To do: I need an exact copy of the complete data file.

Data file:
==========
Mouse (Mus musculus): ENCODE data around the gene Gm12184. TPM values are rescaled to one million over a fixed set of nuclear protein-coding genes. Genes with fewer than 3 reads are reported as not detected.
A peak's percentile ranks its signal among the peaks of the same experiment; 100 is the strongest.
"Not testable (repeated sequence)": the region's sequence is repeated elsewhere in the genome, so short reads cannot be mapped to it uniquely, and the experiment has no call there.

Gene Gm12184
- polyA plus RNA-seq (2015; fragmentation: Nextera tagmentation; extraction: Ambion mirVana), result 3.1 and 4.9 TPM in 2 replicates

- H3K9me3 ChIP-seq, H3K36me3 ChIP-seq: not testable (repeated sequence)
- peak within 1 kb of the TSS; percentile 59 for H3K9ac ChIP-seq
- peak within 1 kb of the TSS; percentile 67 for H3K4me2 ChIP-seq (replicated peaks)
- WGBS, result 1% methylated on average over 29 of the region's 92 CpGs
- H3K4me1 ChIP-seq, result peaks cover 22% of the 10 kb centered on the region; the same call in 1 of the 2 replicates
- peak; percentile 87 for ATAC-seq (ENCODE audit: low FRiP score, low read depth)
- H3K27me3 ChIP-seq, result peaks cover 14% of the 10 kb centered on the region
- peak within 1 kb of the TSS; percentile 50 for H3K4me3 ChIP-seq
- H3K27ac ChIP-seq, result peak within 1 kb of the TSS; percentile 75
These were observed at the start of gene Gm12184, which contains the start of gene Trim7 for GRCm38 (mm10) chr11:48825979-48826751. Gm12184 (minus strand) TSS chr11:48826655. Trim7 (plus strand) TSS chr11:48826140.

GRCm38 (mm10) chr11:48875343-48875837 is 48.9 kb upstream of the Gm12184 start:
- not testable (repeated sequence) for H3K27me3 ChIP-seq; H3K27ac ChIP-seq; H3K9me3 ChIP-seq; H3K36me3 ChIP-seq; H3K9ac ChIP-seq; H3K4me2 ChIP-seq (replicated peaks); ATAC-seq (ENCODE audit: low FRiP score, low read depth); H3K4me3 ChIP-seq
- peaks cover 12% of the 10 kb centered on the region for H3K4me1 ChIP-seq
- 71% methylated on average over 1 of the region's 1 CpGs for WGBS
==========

Mouse (Mus musculus): ENCODE data around the gene Gm12184. TPM values are rescaled to one million over a fixed set of nuclear protein-coding genes. Genes with fewer than 3 reads are reported as not detected.
A peak's percentile ranks its signal among the peaks of the same experiment; 100 is the strongest.
"Not testable (repeated sequence)": the region's sequence is repeated elsewhere in the genome, so short reads cannot be mapped to it uniquely, and the experiment has no call there.

Gene Gm12184
- polyA plus RNA-seq (2015; fragmentation: Nextera tagmentation; extraction: Ambion mirVana), result 3.1 and 4.9 TPM in 2 replicates

- H3K9me3 ChIP-seq, H3K36me3 ChIP-seq: not testable (repeated sequence)
- peak within 1 kb of the TSS; percentile 59 for H3K9ac ChIP-seq
- peak within 1 kb of the TSS; percentile 67 for H3K4me2 ChIP-seq (replicated peaks)
- WGBS, result 1% methylated on average over 29 of the region's 92 CpGs
- H3K4me1 ChIP-seq, result peaks cover 22% of the 10 kb centered on the region; the same call in 1 of the 2 replicates
- peak; percentile 87 for ATAC-seq (ENCODE audit: low FRiP score, low read depth)
- H3K27me3 ChIP-seq, result peaks cover 14% of the 10 kb centered on the region
- peak within 1 kb of the TSS; percentile 50 for H3K4me3 ChIP-seq
- H3K27ac ChIP-seq, result peak within 1 kb of the TSS; percentile 75
These were observed at the start of gene Gm12184, which contains the start of gene Trim7 for GRCm38 (mm10) chr11:48825979-48826751. Gm12184 (minus strand) TSS chr11:48826655. Trim7 (plus strand) TSS chr11:48826140.

GRCm38 (mm10) chr11:48875343-48875837 is 48.9 kb upstream of the Gm12184 start:
- not testable (repeated sequence) for H3K27me3 ChIP-seq; H3K27ac ChIP-seq; H3K9me3 ChIP-seq; H3K36me3 ChIP-seq; H3K9ac ChIP-seq; H3K4me2 ChIP-seq (replicated peaks); ATAC-seq (ENCODE audit: low FRiP score, low read depth); H3K4me3 ChIP-seq
- peaks cover 12% of the 10 kb centered on the region for H3K4me1 ChIP-seq
- 71% methylated on average over 1 of the region's 1 CpGs for WGBS